A head and a piece of wood
This earthcache brings you to two geological spots around the Smithsonian Institution’s National Museum of Natural History. It can be perfectly combined with another earthcache called Gasp!.
The first spot is located at N 38° 53.510 W 077° 01.582. There you can see a Colossal Head from an ancient culture.
This basalt sculpture of an Olmec ruler is among 17 colossal heads known from one of the world's great ancient civilizations. Without wheels or iron tools, the Olmec created spectacular monumental sculptures & ceremonial centers on Mexico's Gulf Coast. In 1946, Smithsonian archaeologist Matthew W. Stirling excavated the 6 ton basalt original of this head, which is on display at the Museum of Anthropology in Xalapa, Veracruz.
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From a geological viewpoint the Colossal Head is made of basalt which is a common extrusive volcanic rock (the word "Basalt" is derived from Late Latin basaltes, misspelling of L. basanites "very hard stone). Normally it is grey to black and fine-grained due to rapid cooling of lava at the surface of a planet. In contrast unweathered basalt is grey or black. It may be porphyritic containing larger crystals in a fine matrix, or vesicular, or frothy scoria.
On Earth, most basalt magmas have formed by decompression melting of the mantle. Basalt can also be found on Earth's Moon, Mars, Venus, and even on the asteroid Vesta. The term basalt is at times applied to shallow intrusive rocks with a composition typical of basalt, but rocks of this composition with a coarse groundmass are generally referred to as dolerite or gabbro.
Due to the widespread occurrence of basalt masses, sizeable pieces of which have an overall homogeneity of color and other desirable characteristics, led to the early use of basalt for fashioning artifacts by the Olmecs, which have been found in South America. Among the basalt artifacts found are weapons, tools, and diverse sculpted and carved pieces, spearheads, adzes and scrapers, columns, bas reliefs, statues, statuettes, and manos and metates.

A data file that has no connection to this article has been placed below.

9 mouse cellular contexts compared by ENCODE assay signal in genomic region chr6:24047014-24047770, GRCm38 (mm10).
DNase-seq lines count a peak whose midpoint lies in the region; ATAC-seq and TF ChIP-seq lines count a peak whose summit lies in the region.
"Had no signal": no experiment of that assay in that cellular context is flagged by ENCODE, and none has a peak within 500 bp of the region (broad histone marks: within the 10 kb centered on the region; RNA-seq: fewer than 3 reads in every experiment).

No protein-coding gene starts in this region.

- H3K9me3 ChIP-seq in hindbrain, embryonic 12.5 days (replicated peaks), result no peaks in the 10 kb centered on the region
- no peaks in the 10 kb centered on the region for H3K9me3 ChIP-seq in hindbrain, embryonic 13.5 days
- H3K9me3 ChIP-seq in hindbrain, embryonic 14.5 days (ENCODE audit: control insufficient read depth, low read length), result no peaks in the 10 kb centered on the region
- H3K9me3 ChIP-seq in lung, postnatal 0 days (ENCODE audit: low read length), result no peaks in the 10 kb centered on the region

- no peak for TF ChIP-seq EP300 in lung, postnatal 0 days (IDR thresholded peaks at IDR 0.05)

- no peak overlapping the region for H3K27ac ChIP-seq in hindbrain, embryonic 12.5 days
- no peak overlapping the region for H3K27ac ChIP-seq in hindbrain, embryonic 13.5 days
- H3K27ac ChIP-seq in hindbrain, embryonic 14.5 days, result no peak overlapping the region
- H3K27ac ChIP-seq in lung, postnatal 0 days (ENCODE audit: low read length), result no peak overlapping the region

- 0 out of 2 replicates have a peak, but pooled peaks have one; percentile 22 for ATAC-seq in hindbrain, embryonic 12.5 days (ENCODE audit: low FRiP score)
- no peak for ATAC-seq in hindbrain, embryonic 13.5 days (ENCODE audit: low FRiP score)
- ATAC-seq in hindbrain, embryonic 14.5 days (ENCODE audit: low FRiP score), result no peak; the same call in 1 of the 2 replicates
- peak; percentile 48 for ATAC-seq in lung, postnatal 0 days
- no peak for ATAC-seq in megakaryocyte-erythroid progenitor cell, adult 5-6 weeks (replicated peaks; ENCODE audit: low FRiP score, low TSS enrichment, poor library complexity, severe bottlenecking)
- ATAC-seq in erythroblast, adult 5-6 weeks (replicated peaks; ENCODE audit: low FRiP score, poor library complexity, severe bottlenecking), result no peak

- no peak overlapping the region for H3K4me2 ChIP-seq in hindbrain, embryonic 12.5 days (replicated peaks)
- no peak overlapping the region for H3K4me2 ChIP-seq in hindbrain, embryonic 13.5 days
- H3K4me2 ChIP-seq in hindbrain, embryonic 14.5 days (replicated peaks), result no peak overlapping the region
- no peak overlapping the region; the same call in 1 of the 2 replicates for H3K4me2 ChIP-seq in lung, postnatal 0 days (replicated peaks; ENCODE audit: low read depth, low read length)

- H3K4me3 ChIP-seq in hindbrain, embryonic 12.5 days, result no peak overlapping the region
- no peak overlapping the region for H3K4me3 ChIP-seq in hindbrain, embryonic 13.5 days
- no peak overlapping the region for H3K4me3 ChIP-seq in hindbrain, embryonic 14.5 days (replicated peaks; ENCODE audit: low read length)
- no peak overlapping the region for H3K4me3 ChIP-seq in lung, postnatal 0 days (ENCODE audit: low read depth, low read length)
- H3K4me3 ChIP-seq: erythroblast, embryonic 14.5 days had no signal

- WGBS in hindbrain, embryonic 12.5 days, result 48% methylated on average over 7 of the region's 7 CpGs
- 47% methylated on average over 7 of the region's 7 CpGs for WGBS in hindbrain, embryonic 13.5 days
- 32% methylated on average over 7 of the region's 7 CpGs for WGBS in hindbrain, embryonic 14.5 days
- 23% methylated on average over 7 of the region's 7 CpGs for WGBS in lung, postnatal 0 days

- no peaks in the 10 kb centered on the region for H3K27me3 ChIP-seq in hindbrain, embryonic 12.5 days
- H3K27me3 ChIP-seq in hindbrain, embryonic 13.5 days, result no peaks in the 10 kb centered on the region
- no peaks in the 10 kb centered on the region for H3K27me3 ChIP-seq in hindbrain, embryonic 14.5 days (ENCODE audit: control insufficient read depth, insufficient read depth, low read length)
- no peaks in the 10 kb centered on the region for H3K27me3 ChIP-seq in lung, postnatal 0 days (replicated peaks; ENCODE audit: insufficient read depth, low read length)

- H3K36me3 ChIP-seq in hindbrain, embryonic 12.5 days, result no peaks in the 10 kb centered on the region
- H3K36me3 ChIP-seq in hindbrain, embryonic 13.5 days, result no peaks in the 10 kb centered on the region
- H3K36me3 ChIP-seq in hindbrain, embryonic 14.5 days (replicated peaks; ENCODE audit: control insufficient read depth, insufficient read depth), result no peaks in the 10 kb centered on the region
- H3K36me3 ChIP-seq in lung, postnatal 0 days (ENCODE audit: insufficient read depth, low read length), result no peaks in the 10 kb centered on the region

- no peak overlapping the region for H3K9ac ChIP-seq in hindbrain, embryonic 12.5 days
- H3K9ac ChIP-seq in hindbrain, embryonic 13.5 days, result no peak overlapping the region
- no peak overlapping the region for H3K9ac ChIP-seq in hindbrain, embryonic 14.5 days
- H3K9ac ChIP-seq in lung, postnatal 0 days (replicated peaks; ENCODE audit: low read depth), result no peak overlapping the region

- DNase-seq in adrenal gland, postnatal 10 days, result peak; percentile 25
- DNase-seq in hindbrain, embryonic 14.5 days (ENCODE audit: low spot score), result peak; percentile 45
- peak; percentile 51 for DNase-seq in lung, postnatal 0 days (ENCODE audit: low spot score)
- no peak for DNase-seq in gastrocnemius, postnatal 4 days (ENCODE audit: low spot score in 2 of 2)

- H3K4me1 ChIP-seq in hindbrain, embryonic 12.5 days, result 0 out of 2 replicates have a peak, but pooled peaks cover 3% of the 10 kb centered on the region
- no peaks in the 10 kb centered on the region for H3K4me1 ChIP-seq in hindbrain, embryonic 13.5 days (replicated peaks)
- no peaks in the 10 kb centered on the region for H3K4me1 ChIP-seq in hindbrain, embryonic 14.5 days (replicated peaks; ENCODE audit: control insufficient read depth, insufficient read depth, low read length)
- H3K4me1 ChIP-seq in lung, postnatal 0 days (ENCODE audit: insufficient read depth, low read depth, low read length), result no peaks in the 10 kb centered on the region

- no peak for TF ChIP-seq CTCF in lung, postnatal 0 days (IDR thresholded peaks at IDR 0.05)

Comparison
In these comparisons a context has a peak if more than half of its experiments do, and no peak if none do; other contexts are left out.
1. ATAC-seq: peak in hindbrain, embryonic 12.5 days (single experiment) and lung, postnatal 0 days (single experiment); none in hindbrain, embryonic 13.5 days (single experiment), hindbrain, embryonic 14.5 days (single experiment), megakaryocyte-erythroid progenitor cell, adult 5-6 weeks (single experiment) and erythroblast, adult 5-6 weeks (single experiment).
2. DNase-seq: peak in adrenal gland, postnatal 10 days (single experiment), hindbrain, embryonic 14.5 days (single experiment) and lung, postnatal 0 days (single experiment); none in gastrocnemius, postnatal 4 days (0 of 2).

The second spot can be found at N 38° 53.439 W 077° 01.552. There you can see two large pieces of petrified wood found near Petrified Forest National Park in Arizona.
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Petrified wood (from the Greek root petro meaning "rock" or "stone"; literally "wood turned into stone") is the name given to a special type of fossilized remains of terrestrial vegetation. It is the result of a tree or tree-like plants having completely transitioned to stone by the process of permineralization. All the organic materials have been replaced with minerals (mostly a silicate, such as quartz), while retaining the original structure of the stem tissue. Unlike other types of fossils which are typically impressions or compressions, petrified wood is a three-dimensional representation of the original organic material. The petrifaction process occurs underground, when wood becomes buried under sediment and is initially preserved due to a lack of oxygen which inhibits aerobic decomposition. Mineral-laden water flowing through the sediment deposits minerals in the plant's cells; as the plant's lignin and cellulose decay, a stone mould forms in its place.
In general, stem tissue takes less than 100 years to petrify. The organic matter needs to become petrified before it decomposes completely. A forest where the such material has petrified becomes known as a Petrified Forest.
Elements such as manganese, iron and copper in the water/mud during the petrifaction process give petrified wood a variety of color ranges. Pure quartz crystals are colorless, but when contaminants are added to the process the crystals take on a yellow, red, or other tint.
Following is a list of contaminating elements and related color hues:
carbon - black
cobalt - green/blue
chromium - green/blue
copper - green/blue
iron oxides - red, brown, and yellow
manganese - pink/orange
manganese oxides - blackish/yellow
Petrified wood can preserve the original structure of the stem in all its detail, down to the microscopic level. Structures such as tree rings and the various tissues are often observed features.
To log this earthcache, perform the following tasks (you do not need to wait for a log permission. I will contact and help you in the case one of your answers is wrong.):
Sources: Wikipedia; Website about colossal heads
- Which indicators can you identify that show you that the head is made of basalt?
- Have a close look at the petrified wood. Which of the elements mentioned in the earthcache description can you identify?
- How old is the petrified wood which you can see at the second spot?
- Optional: take a photo of you or your GPS at one of the two spots.